CLOSED APRIL 14, 2019
LUCILLE LORTEL THEATRE
121 CHRISTOPHER STREET
BY JOHN WEBSTER
DIRECTED BY LOUISA PROSKE
Vittoria is no angel...but is she guilty of murder? Her social-climbing brother ruthlessly exploits her carnal affair with a power-drunk Duke. The arrival of the Duke's wife, her brother, and the soon-to-be-Pope triggers a cycle of deceit and retribution that shatters family bonds and threatens the social order.
With his sumptuous language, John Webster spins an epic tale of intrigue, desire, and revenge that culminates in a fabulously bloody conclusion. Wickedness and beauty intersect in a hellish world, where endless deception weaves a terrifyingly entertaining tale of fake news, systemic misogyny, rigged trials, and hypocritical holy men.
Writing about a society sliding toward civil war, John Webster is a playwright for our era. Director Louisa Proske interprets his 17th-century play as a contemporary, dystopian dive into a dizzying maze of sex, wealth, and power.
Featuring Amara James Aja, Jenny Bacon, Lisa Birnbaum, Robert Cuccioli, Edward O’Blenis, Daniel Oreskes, Cherie Corinne Rice, Socorro Santiago, Tommy Schrider, Derek Smith, and T. Ryder Smith
Scenery by Kate Noll | Costumes by Beth Goldenberg | Lighting by JiYoun Chang | Sound & Music by Chad Raines | Video by Yana Birÿkova
Running Time: 2 hours and 30 minutes with one intermission
ABOUT THE PLAYWRIGHT
JOHN WEBSTER was a Londoner born in 1578 or 1579, which made him about fifteen years younger than Shakespeare, and he lived until the early 1630s. He was the son of a successful coachmaker, John Webster senior, whose business supplying coaches and wagons brought him into contact with London theater companies needing carts to transport their properties and costumes. He was also brought into contact with those who built the yearly pageants for the Lord Mayor’s celebrations. Tradition has it that the young John Webster was educated at the Merchant Taylors’ School and the Middle Temple (London’s training ground for lawyers), but the evidence for these claims is sparse. We know for certain that he married Sara Penial in March of 1606 when she was seven months pregnant, and that he began to write plays shortly after 1600. Like many dramatists of the period, much of Webster’s career was spent in collaborative writing. In 1602 the theater manager Richard Henslowe lent money to Webster, Munday, Middleton, Drayton, and Webster to complete a play on the life of Julius Caesar for the Admiral’s Men. That play is not extant, nor are many others upon which Webster worked; but we do have the two lively city comedies, Westward Ho and Northward Ho, that he wrote with Thomas Dekker in 1604 and 1605 for the Children of St. Paul’s, and the history play, Sir Thomas Wyatt, printed in 1607, also a collaboration with Dekker. On his own, Webster wrote two of the greatest tragedies of the Jacobean period—The White Devil in 1612 and The Duchess of Malfi in 1614—and a tragicomedy, The Devil’s Law Case, in 1617 or 1618. In the later years of his career he wrote city comedies and tragicomedies in collaboration with Middleton, Rowley, Fletcher, and others.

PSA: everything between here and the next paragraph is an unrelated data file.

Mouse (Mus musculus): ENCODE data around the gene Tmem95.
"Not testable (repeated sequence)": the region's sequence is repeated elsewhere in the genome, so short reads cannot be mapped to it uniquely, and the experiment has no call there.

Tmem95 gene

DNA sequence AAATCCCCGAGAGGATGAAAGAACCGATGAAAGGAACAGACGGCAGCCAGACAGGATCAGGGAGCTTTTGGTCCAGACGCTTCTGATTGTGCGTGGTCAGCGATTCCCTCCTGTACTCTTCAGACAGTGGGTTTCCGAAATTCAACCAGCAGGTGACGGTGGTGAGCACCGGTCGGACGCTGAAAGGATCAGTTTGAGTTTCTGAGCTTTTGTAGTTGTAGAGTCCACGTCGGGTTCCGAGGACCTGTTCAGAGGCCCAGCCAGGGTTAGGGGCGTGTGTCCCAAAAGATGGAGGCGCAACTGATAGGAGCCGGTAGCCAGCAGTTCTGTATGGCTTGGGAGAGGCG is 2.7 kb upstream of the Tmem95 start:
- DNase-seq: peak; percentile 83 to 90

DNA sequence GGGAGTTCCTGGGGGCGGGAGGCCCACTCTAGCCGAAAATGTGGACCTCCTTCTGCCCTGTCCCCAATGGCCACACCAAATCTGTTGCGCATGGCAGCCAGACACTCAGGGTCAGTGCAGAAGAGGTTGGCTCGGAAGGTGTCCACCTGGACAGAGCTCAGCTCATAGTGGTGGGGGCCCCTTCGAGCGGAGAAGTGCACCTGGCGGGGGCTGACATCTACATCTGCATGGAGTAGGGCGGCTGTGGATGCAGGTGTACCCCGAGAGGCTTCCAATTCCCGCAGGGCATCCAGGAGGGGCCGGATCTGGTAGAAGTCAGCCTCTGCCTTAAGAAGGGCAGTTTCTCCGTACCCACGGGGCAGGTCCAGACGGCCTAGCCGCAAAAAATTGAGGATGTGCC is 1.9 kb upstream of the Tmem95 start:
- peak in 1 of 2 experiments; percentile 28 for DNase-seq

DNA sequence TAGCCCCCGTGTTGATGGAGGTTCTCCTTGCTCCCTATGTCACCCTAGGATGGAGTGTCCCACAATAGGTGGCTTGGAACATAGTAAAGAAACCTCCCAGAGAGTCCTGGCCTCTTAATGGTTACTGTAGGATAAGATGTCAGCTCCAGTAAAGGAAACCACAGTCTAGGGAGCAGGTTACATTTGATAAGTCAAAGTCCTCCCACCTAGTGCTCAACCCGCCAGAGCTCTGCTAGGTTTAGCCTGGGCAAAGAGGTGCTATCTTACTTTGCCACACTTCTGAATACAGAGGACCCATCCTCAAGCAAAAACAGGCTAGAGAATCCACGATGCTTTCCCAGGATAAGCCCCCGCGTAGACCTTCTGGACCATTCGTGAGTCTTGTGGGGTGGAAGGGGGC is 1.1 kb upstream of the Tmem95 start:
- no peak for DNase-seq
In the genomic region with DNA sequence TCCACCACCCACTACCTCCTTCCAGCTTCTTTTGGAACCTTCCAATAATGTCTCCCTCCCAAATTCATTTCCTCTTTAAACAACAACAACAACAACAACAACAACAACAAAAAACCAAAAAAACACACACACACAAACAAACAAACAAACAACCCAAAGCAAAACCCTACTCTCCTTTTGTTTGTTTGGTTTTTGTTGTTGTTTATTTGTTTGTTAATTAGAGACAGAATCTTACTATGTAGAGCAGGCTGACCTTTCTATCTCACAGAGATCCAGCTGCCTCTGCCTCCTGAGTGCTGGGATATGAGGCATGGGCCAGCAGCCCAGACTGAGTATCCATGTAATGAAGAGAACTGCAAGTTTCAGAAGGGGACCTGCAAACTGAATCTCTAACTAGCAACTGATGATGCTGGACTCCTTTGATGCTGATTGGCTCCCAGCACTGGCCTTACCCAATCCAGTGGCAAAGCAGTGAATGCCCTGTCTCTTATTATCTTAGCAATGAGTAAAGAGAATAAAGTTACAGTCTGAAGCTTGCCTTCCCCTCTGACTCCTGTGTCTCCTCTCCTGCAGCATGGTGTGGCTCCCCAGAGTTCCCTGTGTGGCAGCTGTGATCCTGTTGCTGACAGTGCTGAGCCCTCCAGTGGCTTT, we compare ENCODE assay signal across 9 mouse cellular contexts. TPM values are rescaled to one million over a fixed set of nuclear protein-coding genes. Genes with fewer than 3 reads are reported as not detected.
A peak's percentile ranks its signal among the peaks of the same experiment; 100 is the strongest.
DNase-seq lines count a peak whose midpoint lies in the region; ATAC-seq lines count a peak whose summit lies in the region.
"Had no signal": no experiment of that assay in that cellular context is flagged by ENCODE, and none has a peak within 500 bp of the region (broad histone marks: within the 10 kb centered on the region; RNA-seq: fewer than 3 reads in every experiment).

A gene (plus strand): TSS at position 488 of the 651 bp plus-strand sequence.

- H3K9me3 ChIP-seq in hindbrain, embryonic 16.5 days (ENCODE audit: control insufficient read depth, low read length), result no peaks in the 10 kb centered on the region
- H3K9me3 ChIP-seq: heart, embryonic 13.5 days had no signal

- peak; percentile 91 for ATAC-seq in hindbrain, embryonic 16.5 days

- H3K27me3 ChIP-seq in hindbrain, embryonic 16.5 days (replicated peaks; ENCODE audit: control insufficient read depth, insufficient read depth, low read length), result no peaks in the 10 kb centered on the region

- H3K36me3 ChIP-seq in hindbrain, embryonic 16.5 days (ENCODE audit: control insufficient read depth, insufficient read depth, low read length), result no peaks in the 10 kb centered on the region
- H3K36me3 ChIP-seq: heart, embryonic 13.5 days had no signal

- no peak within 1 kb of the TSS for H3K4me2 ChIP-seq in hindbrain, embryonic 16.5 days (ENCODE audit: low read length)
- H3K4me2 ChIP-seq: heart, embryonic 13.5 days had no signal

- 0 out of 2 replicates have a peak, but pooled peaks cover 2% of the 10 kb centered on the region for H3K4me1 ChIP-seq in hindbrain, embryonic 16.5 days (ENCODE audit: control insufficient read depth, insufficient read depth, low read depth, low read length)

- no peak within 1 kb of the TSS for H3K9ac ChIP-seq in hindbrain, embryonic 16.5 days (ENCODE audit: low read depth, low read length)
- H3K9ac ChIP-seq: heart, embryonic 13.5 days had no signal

ABOUT THE PLAY
As far as we know, The White Devil (1612) was the first play Webster wrote solely by himself. Performed at the popular Red Bull Theater in north London, it was followed two years later by what is usually considered Webster’s masterpiece, The Duchess of Malfi. Both are set in Italy and depict a world in which characters are defined by lust, lawless ambition, and treachery. T.S. Eliot, writing about Webster in “Whispers of Immortality,” suggestively said:
Webster was much possessed by
death And saw the skull beneath
the skin; And breastless creatures
under ground Leaned backward
with a lipless grin. Daffodil bulbs
instead of balls
Stared from the sockets of the eyes!
Eliot caught here the macabre fascination with death in Webster’s tragedies and the way in which the grave, repository of skulls and bones, mocks human ambition and aspiration. Whatever Webster’s characters hope to achieve, in the end they are defeated by the foe that captures everyone. Death comes in novel ways in The White Devil. Characters kiss poisoned pictures, have their necks deliberately broken when exercising on a vaulting horse, go brainsick from the fumes of a poisoned helmet, or, more prosaically, are run through with a sword. Webster’s talents as a dramatist are shown in part by his inventiveness with these technologies of death.